Indian Businessman Opens His Home to 700 Homeless Dogs
Rakesh Shukla is a well-educated, well-traveled man. He has worked successfully in many countries, and is a successful business owner in his home state Karnataka, India.
He’s also a dog lover, and he’s recently committed his life to the over 700 dogs he cares for, mostly at his own expense, on his three-and-a-half acre dog sanctuary he bought specifically for dogs who have nowhere else to go. People call him, ‘The Dog Father,’ because he cares selflessly for the dogs, and without him and his resources, they would surely perish.
Shukla says that he is the last opportunity for his dogs–as the ones he takes in are typically sick and all are no longer wanted. Not the cute and cuddly dogs that people actively seek out, they find solace in Shukla’s homestead, as it was created just for them–the unwanted.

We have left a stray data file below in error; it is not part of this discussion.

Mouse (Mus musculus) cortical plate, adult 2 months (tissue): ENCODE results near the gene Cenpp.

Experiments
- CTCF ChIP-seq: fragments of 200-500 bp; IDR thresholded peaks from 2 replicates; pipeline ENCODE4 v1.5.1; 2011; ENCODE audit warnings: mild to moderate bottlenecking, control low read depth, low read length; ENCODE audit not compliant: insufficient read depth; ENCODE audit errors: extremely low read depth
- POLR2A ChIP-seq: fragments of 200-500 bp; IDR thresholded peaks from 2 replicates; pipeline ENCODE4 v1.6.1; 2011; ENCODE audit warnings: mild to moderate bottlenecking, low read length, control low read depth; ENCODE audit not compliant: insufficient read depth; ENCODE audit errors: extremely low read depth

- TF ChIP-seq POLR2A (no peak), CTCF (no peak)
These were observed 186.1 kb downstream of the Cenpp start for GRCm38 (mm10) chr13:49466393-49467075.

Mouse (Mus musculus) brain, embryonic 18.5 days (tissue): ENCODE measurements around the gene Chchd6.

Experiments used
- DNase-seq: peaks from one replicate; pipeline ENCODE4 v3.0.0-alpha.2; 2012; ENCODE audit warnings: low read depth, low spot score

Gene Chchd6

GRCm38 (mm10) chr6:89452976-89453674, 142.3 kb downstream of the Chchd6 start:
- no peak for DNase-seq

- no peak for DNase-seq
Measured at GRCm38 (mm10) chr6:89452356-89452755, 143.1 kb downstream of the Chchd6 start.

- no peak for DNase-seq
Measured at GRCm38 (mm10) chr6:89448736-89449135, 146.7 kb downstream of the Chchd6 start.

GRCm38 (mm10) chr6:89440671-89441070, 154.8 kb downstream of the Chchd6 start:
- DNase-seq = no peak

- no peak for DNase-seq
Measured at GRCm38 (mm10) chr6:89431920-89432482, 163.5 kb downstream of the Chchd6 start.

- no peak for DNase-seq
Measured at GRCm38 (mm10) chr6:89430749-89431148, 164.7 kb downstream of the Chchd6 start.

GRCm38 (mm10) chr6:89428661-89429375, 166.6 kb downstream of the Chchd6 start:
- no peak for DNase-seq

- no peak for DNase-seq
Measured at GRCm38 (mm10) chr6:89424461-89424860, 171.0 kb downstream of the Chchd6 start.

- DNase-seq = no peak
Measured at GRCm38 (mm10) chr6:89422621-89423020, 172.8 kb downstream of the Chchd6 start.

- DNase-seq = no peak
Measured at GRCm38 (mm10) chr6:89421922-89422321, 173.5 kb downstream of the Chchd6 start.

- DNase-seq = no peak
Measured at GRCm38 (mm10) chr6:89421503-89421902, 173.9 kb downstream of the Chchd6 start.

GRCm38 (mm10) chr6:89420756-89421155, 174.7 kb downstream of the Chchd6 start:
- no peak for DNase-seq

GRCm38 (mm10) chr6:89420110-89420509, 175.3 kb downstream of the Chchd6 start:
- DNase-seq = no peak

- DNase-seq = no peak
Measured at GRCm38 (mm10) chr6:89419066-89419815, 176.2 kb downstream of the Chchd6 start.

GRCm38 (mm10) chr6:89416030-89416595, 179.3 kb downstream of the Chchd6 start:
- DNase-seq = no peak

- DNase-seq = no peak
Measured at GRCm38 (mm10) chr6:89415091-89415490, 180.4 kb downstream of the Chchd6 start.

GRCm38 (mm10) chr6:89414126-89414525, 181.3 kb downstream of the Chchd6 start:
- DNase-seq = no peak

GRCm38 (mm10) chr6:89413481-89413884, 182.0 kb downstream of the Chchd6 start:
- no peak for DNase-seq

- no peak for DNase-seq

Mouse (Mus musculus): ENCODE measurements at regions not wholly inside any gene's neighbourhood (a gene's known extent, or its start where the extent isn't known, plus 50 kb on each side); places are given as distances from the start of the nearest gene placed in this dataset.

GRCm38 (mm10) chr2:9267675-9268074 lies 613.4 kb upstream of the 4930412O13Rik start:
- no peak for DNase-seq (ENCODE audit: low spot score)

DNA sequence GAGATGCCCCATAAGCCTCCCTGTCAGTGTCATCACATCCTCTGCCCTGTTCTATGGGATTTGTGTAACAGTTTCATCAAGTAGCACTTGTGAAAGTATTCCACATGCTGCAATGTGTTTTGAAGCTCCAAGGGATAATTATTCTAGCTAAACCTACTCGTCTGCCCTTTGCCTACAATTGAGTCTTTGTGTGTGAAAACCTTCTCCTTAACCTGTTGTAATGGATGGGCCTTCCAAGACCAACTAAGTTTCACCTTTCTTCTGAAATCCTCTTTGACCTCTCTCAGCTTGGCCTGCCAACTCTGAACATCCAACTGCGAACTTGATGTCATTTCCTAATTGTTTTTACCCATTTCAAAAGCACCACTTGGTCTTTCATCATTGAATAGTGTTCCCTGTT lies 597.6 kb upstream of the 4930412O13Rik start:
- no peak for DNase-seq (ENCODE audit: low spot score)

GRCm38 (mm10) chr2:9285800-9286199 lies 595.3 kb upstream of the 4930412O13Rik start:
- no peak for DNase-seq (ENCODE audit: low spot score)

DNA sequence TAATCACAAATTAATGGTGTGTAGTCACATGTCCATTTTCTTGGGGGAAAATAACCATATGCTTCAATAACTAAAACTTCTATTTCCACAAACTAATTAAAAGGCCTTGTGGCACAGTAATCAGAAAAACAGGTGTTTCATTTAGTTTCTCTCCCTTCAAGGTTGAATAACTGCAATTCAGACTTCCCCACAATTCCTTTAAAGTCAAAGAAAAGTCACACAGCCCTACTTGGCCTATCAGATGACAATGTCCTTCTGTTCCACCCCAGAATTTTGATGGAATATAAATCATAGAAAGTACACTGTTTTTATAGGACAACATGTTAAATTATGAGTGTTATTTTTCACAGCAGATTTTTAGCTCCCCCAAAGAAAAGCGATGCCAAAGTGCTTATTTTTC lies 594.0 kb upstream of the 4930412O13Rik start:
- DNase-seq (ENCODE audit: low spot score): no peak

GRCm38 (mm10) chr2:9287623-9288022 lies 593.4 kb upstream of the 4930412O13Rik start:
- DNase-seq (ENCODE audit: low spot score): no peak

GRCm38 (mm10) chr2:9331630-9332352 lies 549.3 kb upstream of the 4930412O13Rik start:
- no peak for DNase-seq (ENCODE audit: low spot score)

Shukla said his life before his work with dogs was successful, but unfulfilling. He was a software engineer, and still owns the company he founded, but he just didn’t find life happiness in the expensive cars and watches and fancy life he lived. It was when he came across a beautiful golden retriever named Kavya that he found his calling.
Kavya was nervous when he brought her home…timid and unsure, and as he lowered himself to her level and softly let her know she was okay and would never need again, he could feel his body tingle with purpose. After seeing what a difference he made in Kavya’s life, and she in his, he began bringing home any dog he felt had nowhere else to turn. His wife began feeling a tad bit crowded and encouraged Shukla to keep some of the ever-growing number of strays at his office.
When room ran out there, Shukla knew it was time to do something more permanent for his, ‘babies,’ and he bought the sanctuary, which currently employs 10 people including medical staff to care for the dogs’ medical needs. He does this mostly at his own expense, which averages to be about $665 a day, but says that as their, ‘Papa,’ he wouldn’t have it any other way.
Proving that money doesn’t buy happiness, but a dog is the definition of fulfillment.
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